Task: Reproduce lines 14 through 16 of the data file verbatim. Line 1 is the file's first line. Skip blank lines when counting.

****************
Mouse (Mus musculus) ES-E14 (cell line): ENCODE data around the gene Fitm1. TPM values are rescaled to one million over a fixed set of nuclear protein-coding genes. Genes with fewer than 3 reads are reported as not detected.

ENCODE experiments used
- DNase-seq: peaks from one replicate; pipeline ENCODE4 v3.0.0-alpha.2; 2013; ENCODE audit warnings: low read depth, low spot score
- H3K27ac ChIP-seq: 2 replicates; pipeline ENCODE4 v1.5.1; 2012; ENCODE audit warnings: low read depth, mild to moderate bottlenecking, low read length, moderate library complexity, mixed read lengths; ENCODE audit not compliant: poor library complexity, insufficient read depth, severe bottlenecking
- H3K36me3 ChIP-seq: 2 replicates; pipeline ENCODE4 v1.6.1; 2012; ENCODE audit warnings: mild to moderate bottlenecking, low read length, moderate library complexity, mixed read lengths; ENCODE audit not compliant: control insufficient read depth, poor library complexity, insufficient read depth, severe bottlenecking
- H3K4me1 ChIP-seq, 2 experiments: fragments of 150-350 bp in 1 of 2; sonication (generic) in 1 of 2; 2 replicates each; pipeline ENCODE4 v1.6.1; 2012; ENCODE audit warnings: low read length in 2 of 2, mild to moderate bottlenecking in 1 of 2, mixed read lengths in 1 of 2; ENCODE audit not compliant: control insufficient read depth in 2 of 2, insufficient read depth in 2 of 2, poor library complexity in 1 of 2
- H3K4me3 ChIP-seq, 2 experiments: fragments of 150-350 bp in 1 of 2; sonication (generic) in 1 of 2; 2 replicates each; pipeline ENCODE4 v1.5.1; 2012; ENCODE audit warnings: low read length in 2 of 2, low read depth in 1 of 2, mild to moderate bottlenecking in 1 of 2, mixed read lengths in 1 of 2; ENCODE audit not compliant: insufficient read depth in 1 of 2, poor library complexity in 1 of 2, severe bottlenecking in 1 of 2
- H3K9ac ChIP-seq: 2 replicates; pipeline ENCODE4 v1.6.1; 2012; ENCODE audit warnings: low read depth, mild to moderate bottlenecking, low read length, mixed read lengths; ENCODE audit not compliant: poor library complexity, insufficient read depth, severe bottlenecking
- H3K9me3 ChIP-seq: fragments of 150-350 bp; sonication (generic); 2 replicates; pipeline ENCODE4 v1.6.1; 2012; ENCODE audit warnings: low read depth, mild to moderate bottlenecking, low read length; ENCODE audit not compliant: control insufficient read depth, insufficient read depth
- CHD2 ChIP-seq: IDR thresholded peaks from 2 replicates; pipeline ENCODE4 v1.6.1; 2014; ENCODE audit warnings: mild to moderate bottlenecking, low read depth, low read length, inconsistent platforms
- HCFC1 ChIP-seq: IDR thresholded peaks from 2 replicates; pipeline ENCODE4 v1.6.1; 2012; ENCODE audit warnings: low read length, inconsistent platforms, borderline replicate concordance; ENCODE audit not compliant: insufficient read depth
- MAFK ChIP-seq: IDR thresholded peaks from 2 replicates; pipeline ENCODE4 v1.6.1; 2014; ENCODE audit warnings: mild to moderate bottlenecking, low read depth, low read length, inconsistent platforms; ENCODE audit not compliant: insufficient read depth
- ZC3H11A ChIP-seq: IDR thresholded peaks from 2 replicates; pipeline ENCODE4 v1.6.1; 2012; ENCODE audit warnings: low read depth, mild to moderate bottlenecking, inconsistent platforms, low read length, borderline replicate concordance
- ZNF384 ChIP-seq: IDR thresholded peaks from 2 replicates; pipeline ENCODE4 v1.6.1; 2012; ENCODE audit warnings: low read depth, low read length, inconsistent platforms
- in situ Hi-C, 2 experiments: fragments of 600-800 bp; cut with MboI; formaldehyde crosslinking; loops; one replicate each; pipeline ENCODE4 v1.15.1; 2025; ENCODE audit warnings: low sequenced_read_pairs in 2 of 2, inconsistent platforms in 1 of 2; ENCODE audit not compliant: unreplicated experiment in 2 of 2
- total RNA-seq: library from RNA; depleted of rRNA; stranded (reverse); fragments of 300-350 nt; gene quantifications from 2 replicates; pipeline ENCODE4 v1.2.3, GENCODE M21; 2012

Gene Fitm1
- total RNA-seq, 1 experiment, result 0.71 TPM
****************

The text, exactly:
- ZNF384 ChIP-seq: IDR thresholded peaks from 2 replicates; pipeline ENCODE4 v1.6.1; 2012; ENCODE audit warnings: low read depth, low read length, inconsistent platforms
- in situ Hi-C, 2 experiments: fragments of 600-800 bp; cut with MboI; formaldehyde crosslinking; loops; one replicate each; pipeline ENCODE4 v1.15.1; 2025; ENCODE audit warnings: low sequenced_read_pairs in 2 of 2, inconsistent platforms in 1 of 2; ENCODE audit not compliant: unreplicated experiment in 2 of 2
- total RNA-seq: library from RNA; depleted of rRNA; stranded (reverse); fragments of 300-350 nt; gene quantifications from 2 replicates; pipeline ENCODE4 v1.2.3, GENCODE M21; 2012